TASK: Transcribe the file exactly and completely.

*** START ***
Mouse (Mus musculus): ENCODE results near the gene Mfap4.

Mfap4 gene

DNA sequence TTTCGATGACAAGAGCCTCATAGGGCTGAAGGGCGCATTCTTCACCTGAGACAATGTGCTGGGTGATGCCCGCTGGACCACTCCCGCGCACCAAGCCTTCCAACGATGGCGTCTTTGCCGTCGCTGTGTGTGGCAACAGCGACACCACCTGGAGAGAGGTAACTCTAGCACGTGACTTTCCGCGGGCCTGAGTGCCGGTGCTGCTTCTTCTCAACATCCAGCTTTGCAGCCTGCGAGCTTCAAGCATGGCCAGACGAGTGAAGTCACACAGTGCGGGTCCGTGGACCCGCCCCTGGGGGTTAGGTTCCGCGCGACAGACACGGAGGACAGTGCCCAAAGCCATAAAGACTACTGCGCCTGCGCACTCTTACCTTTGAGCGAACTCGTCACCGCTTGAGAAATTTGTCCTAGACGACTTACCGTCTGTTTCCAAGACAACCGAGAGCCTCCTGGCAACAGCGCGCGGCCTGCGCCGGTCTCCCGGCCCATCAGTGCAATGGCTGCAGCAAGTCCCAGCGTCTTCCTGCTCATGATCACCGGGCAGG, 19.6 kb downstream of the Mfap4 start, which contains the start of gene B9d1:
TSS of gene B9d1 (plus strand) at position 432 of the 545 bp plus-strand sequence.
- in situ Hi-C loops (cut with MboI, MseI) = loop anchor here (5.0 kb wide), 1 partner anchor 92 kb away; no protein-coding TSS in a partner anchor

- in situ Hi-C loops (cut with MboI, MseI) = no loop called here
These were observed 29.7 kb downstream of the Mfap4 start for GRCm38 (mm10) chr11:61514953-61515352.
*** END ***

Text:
Mouse (Mus musculus): ENCODE results near the gene Mfap4.

Mfap4 gene

DNA sequence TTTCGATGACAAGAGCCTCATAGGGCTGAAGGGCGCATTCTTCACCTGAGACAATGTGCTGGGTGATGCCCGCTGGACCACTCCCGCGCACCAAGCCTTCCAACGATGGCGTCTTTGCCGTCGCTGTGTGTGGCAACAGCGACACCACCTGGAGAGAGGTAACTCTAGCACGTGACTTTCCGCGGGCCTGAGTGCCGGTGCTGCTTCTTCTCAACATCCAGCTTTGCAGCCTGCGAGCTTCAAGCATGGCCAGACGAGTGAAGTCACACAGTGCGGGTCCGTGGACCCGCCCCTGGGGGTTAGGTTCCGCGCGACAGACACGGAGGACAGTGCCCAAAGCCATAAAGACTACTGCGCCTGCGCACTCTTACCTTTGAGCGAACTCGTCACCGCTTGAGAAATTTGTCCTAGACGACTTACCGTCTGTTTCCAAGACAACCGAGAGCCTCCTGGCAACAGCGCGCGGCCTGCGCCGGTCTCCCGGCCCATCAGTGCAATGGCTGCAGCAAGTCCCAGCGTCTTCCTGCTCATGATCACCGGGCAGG, 19.6 kb downstream of the Mfap4 start, which contains the start of gene B9d1:
TSS of gene B9d1 (plus strand) at position 432 of the 545 bp plus-strand sequence.
- in situ Hi-C loops (cut with MboI, MseI) = loop anchor here (5.0 kb wide), 1 partner anchor 92 kb away; no protein-coding TSS in a partner anchor

- in situ Hi-C loops (cut with MboI, MseI) = no loop called here
These were observed 29.7 kb downstream of the Mfap4 start for GRCm38 (mm10) chr11:61514953-61515352.